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GENETICS AND THE STATE OF OUR SKIN

WHAT CAN GENETICS TELL US ABOUT OUR SKIN?

It’s clear that both nature and nurture play a role in skin appearance as we age. Regarding nurture (extrinsic factors), lifestyle choices around diet, fitness, sun exposure, and substance use reflect heavily on skin quality [1]. And regarding nature (intrinsic factors), our racial background(s) determine skin and hair tone, thickness, and textures [2–4]. However, outside of melanin production, what other genetic differences contribute to skin aging and resilience to stressors? Furthermore, could a deeper understanding of our genetics lead us to personalized skin care solutions?

SINGLE NUCLEOTIDE POLYMORPHISM (SNP)

Phenotypic, or observable variability between individuals like eye color, hair color, skin tone, and even disease risk is largely explained by SNPs [5,6]. SNP is a genetics term that refers to a single change at a specific location in the DNA sequence that correlates with some sort of identifiable trait in at least 1% of the population [7]. While some traits are visible to the naked eye, recent research has revealed that SNPs also influence our ability to produce collagen, maintain moisture content, accumulate wrinkles, and our sensitivity to certain extrinsic stressors [3,8–11]. So, how are SNPs discovered and how do we find out which ones are relevant to us?

GENOME WIDE ASSOCIATION STUDIES (GWAS)

GWAS are large, cross-sectional studies that examine the sequenced genomes of thousands to millions of participants. For example, in a study of over 26,000 individuals, researchers examined the genomes of over 3,000 acne vulgaris sufferers versus non-affected individuals. They were able to identify 15 SNPs that were statistically unique to the population of acne vulgaris sufferers [12]. Other inquiries have identified SNPs that correlate with skin aging in both European and more melanin-rich Latin American populations [13]. GWAS studies by large teams of skilled researchers are helping us understand how much of the skin aging process we have control over and choose the most effective therapies [14].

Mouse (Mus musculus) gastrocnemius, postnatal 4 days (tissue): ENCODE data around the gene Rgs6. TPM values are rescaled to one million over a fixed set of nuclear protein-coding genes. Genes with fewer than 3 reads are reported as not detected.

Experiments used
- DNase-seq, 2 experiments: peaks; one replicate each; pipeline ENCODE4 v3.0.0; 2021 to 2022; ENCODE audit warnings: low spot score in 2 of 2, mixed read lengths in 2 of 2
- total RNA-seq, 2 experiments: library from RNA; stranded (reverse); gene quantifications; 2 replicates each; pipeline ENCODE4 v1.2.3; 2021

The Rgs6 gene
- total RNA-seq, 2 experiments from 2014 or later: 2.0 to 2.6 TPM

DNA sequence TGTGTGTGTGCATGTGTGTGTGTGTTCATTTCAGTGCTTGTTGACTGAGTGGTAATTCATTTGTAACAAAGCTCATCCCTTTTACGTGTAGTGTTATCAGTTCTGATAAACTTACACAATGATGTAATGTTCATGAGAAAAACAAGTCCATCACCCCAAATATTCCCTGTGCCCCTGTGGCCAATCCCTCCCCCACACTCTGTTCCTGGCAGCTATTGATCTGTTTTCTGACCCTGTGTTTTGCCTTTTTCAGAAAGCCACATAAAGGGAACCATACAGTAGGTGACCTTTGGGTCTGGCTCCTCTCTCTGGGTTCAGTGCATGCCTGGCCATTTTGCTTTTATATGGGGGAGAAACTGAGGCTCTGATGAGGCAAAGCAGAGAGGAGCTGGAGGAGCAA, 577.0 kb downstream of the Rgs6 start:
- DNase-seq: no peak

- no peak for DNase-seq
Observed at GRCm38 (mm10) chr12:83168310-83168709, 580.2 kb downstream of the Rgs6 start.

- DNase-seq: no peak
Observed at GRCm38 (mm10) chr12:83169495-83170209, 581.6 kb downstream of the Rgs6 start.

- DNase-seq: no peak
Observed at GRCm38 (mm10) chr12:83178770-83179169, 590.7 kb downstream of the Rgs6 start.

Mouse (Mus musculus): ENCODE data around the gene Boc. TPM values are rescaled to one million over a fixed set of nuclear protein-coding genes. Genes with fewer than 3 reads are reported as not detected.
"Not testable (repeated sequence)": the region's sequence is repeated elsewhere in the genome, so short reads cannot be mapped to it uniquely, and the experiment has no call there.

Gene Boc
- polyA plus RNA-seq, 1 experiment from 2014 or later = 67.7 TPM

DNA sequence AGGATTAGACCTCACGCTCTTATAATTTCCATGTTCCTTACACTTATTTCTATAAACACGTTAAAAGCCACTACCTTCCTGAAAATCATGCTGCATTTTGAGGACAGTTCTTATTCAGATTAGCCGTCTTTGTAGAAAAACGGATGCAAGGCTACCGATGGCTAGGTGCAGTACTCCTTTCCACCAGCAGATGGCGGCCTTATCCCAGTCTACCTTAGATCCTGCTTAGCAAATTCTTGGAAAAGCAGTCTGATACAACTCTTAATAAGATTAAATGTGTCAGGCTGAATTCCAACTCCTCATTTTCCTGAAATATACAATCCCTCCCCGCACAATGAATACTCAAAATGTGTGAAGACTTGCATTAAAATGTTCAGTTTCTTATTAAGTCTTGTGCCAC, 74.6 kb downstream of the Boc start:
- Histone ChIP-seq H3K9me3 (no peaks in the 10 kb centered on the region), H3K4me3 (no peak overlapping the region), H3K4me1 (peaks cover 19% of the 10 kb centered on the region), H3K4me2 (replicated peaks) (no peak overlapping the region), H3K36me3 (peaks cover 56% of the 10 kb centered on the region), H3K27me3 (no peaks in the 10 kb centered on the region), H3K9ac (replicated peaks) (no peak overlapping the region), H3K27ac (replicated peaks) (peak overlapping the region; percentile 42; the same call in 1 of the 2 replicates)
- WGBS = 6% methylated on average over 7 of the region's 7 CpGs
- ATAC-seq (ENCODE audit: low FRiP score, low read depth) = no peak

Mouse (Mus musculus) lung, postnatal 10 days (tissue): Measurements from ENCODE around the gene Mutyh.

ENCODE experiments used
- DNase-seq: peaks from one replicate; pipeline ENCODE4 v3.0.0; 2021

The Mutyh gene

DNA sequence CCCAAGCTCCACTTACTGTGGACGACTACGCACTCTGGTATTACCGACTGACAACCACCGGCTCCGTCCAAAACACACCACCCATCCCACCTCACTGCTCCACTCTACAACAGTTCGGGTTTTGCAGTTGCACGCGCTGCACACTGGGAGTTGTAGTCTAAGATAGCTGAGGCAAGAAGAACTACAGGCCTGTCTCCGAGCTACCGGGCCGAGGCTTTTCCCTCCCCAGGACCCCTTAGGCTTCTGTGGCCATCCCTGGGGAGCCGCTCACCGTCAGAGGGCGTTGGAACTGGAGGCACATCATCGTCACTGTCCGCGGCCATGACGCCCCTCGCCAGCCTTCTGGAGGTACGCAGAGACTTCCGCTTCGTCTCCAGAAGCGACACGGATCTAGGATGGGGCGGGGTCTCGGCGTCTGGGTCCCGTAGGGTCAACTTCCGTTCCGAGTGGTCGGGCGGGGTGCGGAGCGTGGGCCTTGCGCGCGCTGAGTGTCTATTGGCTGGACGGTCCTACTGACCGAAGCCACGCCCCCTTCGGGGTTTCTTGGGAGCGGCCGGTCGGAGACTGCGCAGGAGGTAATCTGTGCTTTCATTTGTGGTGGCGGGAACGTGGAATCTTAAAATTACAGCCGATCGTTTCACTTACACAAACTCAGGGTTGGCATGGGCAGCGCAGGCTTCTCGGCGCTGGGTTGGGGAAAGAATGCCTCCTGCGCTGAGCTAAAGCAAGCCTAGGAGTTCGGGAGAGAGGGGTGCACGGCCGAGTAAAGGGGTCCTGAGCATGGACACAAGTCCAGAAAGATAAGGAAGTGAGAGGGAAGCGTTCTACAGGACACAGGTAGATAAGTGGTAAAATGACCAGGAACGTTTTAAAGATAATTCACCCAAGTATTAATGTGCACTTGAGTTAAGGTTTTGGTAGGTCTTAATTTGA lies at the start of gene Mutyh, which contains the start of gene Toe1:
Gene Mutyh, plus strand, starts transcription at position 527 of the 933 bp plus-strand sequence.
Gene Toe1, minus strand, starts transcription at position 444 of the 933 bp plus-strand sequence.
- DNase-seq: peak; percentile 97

PERSONALIZED SKIN CARE 

Because there are tens to hundreds of SNPs that can correlate with a specific skin phenotype, it will take a while for commercial skin care products to account for our specific genetic predispositions. In the example of acne described above, each SNP represents a possible enzyme or affected pathway that could be targeted to treat acne and further clinical research must be done to develop effective products. For those with an interest in biohacking, having your entire genome sequenced through companies like Nebula Genomics can allow you the freedom to compare your genome with the results of this preliminary literature. You may gain a better understanding of your risks of hyperpigmentation, photoaging, acne, and skin cancer. Interestingly, some SNPs associated with reduced photoaging can be traced back to specific racial backgrounds while others are relevant across different ethnicities [4,13,14]. There is much more to the genetic determinants of skin aging than melanin content and we have barely scratched the surface of this exciting skin care revolution.

Sources:

[1] Vierkötter A, Krutmann J (2012) Environmental influences on skin aging and ethnic-specific manifestations. Dermatoendocrinol 4, 227–231.

[2] Rawlings AV (2006) Ethnic skin types: are there differences in skin structure and function?1. International Journal of Cosmetic Science 28, 79–93.

[3] Del Bino S, Duval C, Bernerd F (2018) Clinical and Biological Characterization of Skin Pigmentation Diversity and Its Consequences on UV Impact. Int J Mol Sci 19, 2668.